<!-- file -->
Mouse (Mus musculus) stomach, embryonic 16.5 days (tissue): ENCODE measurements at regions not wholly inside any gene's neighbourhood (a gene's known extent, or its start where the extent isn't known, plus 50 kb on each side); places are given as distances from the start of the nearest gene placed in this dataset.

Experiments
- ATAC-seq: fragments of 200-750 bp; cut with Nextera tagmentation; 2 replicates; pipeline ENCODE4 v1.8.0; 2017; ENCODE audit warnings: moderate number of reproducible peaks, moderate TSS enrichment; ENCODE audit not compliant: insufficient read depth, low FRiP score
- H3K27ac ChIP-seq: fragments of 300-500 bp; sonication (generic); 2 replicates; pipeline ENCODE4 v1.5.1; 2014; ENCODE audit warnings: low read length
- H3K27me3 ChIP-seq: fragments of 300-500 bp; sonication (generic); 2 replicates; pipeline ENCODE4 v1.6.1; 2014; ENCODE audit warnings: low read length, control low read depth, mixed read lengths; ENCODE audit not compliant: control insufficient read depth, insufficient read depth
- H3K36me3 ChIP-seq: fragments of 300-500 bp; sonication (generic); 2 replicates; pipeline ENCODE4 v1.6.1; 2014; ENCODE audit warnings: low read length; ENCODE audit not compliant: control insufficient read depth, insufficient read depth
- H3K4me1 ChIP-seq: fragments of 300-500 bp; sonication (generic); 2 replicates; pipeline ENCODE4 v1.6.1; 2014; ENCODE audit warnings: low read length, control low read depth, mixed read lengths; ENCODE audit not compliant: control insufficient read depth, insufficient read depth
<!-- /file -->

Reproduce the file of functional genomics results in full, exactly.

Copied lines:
Mouse (Mus musculus) stomach, embryonic 16.5 days (tissue): ENCODE measurements at regions not wholly inside any gene's neighbourhood (a gene's known extent, or its start where the extent isn't known, plus 50 kb on each side); places are given as distances from the start of the nearest gene placed in this dataset.

Experiments
- ATAC-seq: fragments of 200-750 bp; cut with Nextera tagmentation; 2 replicates; pipeline ENCODE4 v1.8.0; 2017; ENCODE audit warnings: moderate number of reproducible peaks, moderate TSS enrichment; ENCODE audit not compliant: insufficient read depth, low FRiP score
- H3K27ac ChIP-seq: fragments of 300-500 bp; sonication (generic); 2 replicates; pipeline ENCODE4 v1.5.1; 2014; ENCODE audit warnings: low read length
- H3K27me3 ChIP-seq: fragments of 300-500 bp; sonication (generic); 2 replicates; pipeline ENCODE4 v1.6.1; 2014; ENCODE audit warnings: low read length, control low read depth, mixed read lengths; ENCODE audit not compliant: control insufficient read depth, insufficient read depth
- H3K36me3 ChIP-seq: fragments of 300-500 bp; sonication (generic); 2 replicates; pipeline ENCODE4 v1.6.1; 2014; ENCODE audit warnings: low read length; ENCODE audit not compliant: control insufficient read depth, insufficient read depth
- H3K4me1 ChIP-seq: fragments of 300-500 bp; sonication (generic); 2 replicates; pipeline ENCODE4 v1.6.1; 2014; ENCODE audit warnings: low read length, control low read depth, mixed read lengths; ENCODE audit not compliant: control insufficient read depth, insufficient read depth